1) These were chariots used for warfare (Mei'am Loeiz, Mahari"a)

2) The issue wasn't the chariots, but rather the calves that pulled them. There was an ordinance in Egypt that no bovine or pig could be sent out of the country unless its uterus was removed. Here the calves were complete. (Chizkuni)

3) They only allowed grain to be exported on donkeys, but not in wagons, so that there should be no mass removal of grain from Egypt. This was an exception. (Tur)

4) All the government's chariots had emblems of idol worship adorn them. Paroh, sensitive to their religion made an exception here and allowed for unadorned wagons. (Moshav Z'keinim)

This is contrary to a medrash that says that Yoseif had the idol sign destroyed, notwithstanding the risk of angering Paroh.

Ch. 45, v. 20: "V'einchem al tochos al kleichem" - And your eye should not be compassionate for your vessels - A strict translation of "einchem" is "(plural) your collective (singular) eye." This is most unusual, as we normally find the word "ayin" when it means your outlook or attitude, in the plural, such as "motzo chein b'einoV," in his eyeS. An explanation would be greatly appreciated.

Ch. 45, v. 22: "V'chomeish chalifos smolos" - And five sets of clothing - Why five? One set for causing Binyomin to rent his clothing along with his brothers, one simply because he was both a paternal and a maternal brother, one because he embarrassed Binyomin by setting him up as a thief, and two more because the repayment for a thief is double, "keifel."

(Chizkuni) Alternatively, Yoseif's actions were done in units of five, "V'chimeish es eretz Mitzrayim, v'nosa'tem chamishis l'Faroh," and the portions given to Binyomin were "chomeish yodos." (Seichel Tov)

Ch. 45, v. 23: "Mituv Mitzrayim" - From the good of Egypt - What was this? Rashi (gemara Megiloh 16b) says that this is aged wine from which elderly people benefit. Maharsh"o explains that in general elderly people feel cold and aged wine warms them.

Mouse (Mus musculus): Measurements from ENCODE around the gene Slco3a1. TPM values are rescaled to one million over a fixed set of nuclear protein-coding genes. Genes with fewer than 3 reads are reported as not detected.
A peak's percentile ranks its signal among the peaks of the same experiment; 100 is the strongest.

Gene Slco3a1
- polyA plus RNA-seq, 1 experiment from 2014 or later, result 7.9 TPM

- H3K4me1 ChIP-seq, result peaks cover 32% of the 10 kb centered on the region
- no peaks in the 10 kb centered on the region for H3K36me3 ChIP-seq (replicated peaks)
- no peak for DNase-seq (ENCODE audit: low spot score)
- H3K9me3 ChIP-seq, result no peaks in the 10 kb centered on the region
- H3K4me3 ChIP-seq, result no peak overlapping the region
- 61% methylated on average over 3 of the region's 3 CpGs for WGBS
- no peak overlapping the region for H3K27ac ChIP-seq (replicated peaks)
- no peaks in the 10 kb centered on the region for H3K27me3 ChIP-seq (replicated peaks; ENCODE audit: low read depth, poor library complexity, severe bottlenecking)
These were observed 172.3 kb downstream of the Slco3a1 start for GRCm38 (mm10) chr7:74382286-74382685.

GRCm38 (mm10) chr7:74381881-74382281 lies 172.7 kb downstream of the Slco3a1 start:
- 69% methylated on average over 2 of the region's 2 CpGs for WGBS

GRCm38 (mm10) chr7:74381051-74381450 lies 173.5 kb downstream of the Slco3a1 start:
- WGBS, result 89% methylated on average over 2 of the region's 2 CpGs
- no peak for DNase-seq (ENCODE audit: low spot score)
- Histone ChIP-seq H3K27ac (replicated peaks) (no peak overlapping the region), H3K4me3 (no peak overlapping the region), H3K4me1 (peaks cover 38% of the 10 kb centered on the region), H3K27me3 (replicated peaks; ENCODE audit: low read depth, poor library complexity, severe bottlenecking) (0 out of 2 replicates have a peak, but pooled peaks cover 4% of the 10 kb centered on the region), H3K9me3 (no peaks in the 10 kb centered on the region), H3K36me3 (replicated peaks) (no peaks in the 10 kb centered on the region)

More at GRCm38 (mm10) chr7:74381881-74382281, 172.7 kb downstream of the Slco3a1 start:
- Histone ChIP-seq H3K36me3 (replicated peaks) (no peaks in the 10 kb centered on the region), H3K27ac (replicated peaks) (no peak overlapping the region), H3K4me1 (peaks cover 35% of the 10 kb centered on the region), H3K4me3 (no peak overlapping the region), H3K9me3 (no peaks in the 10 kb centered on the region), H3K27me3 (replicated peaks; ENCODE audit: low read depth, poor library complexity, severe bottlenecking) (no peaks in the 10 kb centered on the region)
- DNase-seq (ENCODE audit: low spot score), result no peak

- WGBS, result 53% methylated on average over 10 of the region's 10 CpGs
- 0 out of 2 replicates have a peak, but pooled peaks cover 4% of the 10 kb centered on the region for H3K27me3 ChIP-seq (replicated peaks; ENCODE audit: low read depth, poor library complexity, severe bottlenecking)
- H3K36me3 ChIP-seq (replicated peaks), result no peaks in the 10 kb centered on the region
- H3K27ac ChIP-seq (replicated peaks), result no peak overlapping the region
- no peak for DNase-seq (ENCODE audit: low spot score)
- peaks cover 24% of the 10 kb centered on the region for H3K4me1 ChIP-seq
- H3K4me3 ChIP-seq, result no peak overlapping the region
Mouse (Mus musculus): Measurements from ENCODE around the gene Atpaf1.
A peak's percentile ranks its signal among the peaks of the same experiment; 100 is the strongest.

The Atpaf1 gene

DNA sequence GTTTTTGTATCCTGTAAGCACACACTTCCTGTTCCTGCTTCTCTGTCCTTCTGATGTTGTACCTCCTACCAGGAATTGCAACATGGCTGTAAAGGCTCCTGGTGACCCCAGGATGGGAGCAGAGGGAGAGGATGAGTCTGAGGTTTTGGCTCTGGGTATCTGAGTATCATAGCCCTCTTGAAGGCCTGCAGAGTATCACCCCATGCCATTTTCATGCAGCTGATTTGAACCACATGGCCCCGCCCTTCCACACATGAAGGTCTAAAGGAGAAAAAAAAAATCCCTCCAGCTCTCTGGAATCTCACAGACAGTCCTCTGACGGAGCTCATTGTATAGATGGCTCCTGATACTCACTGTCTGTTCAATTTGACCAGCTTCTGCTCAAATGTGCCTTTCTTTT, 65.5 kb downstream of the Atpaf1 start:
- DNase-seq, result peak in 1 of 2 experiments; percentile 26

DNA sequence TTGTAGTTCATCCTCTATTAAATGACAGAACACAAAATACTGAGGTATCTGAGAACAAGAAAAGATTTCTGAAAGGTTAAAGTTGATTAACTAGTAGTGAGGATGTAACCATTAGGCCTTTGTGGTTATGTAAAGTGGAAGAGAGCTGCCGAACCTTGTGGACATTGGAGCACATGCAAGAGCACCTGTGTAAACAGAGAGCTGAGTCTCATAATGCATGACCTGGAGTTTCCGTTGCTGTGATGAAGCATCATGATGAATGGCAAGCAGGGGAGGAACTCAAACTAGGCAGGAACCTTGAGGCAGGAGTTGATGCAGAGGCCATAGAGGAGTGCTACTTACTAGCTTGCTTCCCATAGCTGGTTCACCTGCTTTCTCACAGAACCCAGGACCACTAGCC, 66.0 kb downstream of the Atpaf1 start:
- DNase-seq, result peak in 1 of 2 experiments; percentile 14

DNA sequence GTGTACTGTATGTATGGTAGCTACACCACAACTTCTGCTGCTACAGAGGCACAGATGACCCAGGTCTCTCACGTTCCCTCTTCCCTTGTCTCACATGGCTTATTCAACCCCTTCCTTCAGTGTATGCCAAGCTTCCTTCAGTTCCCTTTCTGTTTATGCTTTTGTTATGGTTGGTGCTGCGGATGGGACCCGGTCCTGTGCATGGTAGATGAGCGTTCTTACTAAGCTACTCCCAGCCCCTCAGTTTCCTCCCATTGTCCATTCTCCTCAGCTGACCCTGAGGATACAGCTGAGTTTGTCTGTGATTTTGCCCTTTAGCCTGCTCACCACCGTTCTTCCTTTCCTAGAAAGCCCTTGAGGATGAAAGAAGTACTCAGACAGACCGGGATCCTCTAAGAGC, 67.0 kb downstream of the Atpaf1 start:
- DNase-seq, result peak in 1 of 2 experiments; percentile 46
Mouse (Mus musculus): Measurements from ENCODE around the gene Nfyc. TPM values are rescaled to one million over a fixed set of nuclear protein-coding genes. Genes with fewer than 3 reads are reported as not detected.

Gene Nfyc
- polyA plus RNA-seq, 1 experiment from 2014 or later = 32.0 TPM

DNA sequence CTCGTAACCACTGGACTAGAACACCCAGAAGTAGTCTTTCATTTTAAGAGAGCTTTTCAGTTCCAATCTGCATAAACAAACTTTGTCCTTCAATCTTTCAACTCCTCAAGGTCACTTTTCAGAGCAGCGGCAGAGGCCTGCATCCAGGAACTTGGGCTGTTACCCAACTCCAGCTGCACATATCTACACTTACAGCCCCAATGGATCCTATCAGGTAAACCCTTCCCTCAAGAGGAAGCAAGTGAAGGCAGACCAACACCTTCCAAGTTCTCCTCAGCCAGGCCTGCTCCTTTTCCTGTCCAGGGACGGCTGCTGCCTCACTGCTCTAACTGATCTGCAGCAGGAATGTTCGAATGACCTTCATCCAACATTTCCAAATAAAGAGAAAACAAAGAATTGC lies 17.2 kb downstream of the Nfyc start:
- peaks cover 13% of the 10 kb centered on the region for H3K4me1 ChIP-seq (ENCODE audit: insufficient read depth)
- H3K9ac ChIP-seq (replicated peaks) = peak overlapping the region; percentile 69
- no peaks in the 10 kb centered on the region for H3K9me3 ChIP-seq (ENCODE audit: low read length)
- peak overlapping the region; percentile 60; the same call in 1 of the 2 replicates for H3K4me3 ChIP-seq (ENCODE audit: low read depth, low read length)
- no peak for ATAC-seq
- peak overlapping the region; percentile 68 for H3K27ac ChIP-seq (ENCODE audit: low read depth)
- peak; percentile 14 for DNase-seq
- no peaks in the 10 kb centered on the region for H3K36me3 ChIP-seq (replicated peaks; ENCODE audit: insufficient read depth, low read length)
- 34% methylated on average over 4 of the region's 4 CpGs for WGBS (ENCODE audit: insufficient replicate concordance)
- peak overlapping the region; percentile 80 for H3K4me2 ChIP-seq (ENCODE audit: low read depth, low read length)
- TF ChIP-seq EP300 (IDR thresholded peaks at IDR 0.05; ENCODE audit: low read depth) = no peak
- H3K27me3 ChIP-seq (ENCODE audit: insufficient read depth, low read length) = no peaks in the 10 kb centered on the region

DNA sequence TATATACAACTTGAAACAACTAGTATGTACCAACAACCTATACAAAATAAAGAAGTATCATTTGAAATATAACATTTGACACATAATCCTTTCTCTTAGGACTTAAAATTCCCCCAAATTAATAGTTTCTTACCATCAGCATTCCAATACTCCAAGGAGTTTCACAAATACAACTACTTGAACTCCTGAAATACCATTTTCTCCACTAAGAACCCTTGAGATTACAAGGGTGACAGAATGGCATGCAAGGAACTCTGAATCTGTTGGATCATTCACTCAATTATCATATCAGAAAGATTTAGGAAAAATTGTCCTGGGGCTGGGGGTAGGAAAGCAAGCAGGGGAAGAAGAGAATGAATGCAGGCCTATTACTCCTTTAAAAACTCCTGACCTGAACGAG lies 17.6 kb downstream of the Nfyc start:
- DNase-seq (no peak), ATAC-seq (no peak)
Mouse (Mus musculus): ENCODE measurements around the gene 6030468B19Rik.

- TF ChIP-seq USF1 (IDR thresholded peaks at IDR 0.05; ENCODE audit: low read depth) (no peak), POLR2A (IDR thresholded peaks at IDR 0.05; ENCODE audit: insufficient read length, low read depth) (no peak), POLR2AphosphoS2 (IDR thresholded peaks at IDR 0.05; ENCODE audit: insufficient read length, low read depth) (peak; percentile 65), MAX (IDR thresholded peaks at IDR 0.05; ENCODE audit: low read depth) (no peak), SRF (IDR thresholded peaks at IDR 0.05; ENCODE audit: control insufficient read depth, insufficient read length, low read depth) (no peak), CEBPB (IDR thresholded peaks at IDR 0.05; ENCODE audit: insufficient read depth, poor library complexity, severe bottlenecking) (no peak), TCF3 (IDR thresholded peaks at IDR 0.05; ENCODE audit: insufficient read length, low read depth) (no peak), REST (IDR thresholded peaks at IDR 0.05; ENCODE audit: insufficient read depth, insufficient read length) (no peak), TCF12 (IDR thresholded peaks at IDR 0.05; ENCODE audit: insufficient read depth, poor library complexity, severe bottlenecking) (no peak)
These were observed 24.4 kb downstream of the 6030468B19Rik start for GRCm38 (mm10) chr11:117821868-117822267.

Medrash Agodoh says that it was grits of beans. There were special beans in Egypt that were unique and they are tastiest when cut into grits before being cooked.

Rabbi Avrohom ben hoRambam says that it refers to very sweet fruits.

Ibn Ezra says that it refers to the clothing that was sent, that they were of the finest materials available in Egypt.

Ch. 45, v. 26: "Va'yagidu lo leimore ode Yoseif chai" - And they related to him thus saying Yoseif is still alive - The word "leimore" seems superfluous. The intention is that they did not directly tell Yaakov this wonderful news, but rather, when they came close to home they were discussing this and Serach the daughter of Osher heard their animated conversation and she ran ahead to tell Yaakov the good news. "Leimore" tells us that the news reached Yaakov through an intermediary. Yaakov was so pleased with her words that he gave her a blessing, "so too may you live." Through the power of this blessing Serach remained alive and as related in Seder Olam, she lives on. (Tosfos in the name of the medrash)



See also Oroh V'Simchoh - Meshech Chochmoh on the Weekly Parsha, Chasidic Insights and Chamisha Mi Yodei'a